The Winnipeg Review
The Substitute’ By Nicole Lundrigan
Reviewed by Carlyn Schellenberg
Seasoned Canadian writer Nicole Lundrigan’s latest novel The Substitute has a creepiness factor that stays with you. Told through both the chilling first person perspective of an anonymous narrator and measured third person narration of Warren Botts, a quirky middle school science teacher, the novel centres on a police investigation following Botts’ discovery of his student Amanda hanging dead from a tree in his backyard.
Botts is peculiar—think Fargo’s Lester Nygaard without the sociopathic tendencies. His odd behaviour, along with the fact that the mechanism by which Amanda was hanged is a dead ringer for subject matter in his physics lesson plan, makes Botts the police’s prime suspect. As pressure mounts for the police to solve the case, Botts unravels, even at times “forgetting” about the “ribbons of yellow plastic” marking the crime scene in his backyard, and the community condemns and attacks him. Haunting flashbacks of Botts’ childhood—mostly memories of his father before his traumatic death—and a visit from his addict sister add stress and contribute to his undoing.
Every second paragraph features the unnamed narrator’s coming of age, with their thoughts and actions becoming increasingly disturbing as we watch them grow up. I found this narration much more compelling than Botts’. The narrator’s story is captivating and the character surprisingly endearing. When something bad happens to the narrator, they get their revenge in one way or another. Lundrigans adept at character building: at times the narrator’s despicable behaviour feels vindicated rather than repulsive.
And his smart storytelling is exemplified in the pointed language in these passages. No word is wasted: “Though I could not articulate it, I knew from a very early age that my aunt was a useless slut.” This leads into the story of a tragic childhood: the narrator’s father dies when they are young, their mother is fairly useless as a parent, and we know early on their sister dies as well, we just don’t know when or how. The aunt uses the narrator, who she calls “Kiddle,” and their sister, who they call Button, as “props,” bringing them along when she wants to pick up men; when she has landed a man, she continues to bring them around. The narrator, incredibly intelligent while emotionally vacant, fails to convince their younger, innocent and loving sister not to trust everyone and to hate the world as much as they do—even when everyone around her is rude and demeaning.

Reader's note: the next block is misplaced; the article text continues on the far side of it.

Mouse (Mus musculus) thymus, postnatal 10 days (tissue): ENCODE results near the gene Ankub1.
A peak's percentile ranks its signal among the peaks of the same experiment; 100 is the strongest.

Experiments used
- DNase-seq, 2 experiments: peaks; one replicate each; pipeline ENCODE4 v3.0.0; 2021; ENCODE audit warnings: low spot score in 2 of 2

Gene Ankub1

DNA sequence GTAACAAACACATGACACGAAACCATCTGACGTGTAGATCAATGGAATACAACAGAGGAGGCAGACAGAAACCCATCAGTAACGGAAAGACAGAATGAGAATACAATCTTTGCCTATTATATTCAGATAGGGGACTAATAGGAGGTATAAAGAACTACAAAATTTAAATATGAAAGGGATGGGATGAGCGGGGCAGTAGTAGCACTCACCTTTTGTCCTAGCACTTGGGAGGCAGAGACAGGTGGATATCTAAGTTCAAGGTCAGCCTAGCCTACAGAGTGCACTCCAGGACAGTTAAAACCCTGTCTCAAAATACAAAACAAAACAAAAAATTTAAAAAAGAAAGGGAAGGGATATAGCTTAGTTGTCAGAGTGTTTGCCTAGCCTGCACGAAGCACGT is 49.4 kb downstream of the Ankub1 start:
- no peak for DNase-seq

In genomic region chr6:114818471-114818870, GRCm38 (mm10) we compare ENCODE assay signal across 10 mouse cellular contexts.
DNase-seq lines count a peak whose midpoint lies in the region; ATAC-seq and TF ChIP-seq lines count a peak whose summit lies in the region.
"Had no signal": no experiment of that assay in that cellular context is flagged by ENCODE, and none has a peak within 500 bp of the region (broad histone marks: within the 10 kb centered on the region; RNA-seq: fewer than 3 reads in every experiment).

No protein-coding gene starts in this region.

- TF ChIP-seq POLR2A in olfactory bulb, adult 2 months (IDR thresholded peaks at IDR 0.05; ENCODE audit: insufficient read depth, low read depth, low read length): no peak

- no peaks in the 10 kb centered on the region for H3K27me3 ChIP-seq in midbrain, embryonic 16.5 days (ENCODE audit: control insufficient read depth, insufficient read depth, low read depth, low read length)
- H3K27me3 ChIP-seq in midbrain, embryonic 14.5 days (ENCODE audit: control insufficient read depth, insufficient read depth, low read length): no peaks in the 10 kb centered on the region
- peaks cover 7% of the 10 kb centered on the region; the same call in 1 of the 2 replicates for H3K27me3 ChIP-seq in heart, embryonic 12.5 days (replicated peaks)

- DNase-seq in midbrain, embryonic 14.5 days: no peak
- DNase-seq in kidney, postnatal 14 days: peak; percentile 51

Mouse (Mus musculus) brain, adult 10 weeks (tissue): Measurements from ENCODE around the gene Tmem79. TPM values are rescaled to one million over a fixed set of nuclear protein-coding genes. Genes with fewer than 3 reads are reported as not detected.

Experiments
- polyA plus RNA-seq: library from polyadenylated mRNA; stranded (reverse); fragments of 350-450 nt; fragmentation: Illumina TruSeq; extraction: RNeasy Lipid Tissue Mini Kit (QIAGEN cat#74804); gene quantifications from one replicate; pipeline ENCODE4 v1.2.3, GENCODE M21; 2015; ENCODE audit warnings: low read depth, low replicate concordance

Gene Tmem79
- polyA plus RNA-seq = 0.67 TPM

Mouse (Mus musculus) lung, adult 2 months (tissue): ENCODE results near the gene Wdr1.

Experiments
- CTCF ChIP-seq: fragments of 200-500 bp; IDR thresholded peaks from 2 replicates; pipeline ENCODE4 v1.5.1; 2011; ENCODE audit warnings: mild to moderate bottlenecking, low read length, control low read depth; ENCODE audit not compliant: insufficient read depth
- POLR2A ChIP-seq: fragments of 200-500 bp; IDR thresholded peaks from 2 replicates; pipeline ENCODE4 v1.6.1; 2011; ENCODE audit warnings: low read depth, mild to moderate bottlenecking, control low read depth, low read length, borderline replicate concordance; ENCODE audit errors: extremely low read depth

When Button is born, the narrator has an aversion to the baby, calling her “it.” This disturbing scene is only the beginning of many hold-your-breath moments in the novel: “My hand crept over the blanket and came to rest just on its mouth. Slightest shift, and my hand moved up over the nub of its nose. Puffs of warm air moved through my mittens, steam between my fingers. I held my hand there, just the weight of my arm, my shoulder relaxed, limp, nothing more.”
Early on, the narrator displays immense, unceasing anger and boredom: “It is not important whose birthday it was, or why I was forced to attend, but the backyard was full of sunshine, shrill noise, and the reek of human frenzy. Clusters of over-inflated balloons hung from leafy branches, and I stabbed as many as I could.” As you may guess, at a young age, their energy is spent on harming objects such as holiday yard displays, insects and animals.
While the narrator seems averse to human contact, they do feel close to their sister. And, later, to a neighbour who respects their intelligence and doesn’t treat them as “less than.” The only constant adult in the narrator’s life is their mother, who spends most of the time passed out after taking pink pills. “I stood beside my mother until my interest waned. Once my mother was silent, I grew practically numb with boredom. She had brought me into this world, yes, but she was a stranger to me. An unwanted shadow wavering in the doorframe. And by the time I turned my back to her, I felt very little. Perhaps even nothing at all.”
Possibly the only time the narrator exhibits feelings of sadness is when their favourite tree is demolished: “When I peered out my window, I saw a row of pickup trucks, men in orange suits and helmets, chainsaws raised and coming down. They had crawled up into my Mighty Oak and with each bite of metal, branches crashed to the ground. Like carpenter ants, those men were dismantling my tree, dragging it away, loading parts into trucks, shoving smaller branches through a mulching feeder … I witnessed the entire death. Bit by bit, my tree came down. Down to its stump, a weeping yellow round on the ground....